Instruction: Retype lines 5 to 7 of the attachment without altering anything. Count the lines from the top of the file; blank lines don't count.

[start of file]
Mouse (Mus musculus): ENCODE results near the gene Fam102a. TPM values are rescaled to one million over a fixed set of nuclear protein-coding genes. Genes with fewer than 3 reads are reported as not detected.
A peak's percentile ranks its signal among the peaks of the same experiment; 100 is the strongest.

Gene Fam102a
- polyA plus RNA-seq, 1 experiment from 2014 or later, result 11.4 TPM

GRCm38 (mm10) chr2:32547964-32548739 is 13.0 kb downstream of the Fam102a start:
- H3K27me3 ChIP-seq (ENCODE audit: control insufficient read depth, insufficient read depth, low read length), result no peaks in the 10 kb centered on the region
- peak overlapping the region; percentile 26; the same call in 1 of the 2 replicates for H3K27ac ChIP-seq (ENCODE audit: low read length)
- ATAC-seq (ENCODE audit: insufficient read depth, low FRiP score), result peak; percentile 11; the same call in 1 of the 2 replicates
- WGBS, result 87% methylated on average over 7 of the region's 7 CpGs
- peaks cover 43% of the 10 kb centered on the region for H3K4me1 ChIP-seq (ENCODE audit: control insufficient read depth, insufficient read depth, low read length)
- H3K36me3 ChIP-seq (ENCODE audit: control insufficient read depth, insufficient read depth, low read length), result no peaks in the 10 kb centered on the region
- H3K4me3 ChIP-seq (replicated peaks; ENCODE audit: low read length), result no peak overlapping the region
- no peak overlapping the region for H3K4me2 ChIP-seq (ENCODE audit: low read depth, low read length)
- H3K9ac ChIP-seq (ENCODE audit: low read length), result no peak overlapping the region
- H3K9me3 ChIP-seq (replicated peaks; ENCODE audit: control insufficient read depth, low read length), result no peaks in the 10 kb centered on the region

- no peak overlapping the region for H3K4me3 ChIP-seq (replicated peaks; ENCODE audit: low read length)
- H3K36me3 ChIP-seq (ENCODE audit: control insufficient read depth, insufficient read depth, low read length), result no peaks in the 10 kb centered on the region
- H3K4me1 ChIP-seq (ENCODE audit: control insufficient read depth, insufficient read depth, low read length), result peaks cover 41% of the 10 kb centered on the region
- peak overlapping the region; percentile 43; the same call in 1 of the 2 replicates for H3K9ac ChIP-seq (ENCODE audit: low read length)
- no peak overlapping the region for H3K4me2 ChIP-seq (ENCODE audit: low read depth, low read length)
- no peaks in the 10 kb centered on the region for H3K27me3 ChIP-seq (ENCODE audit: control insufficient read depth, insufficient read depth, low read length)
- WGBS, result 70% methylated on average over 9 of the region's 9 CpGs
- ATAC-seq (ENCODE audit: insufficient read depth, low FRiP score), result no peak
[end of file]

GRCm38 (mm10) chr2:32547964-32548739 is 13.0 kb downstream of the Fam102a start:
- H3K27me3 ChIP-seq (ENCODE audit: control insufficient read depth, insufficient read depth, low read length), result no peaks in the 10 kb centered on the region
- peak overlapping the region; percentile 26; the same call in 1 of the 2 replicates for H3K27ac ChIP-seq (ENCODE audit: low read length)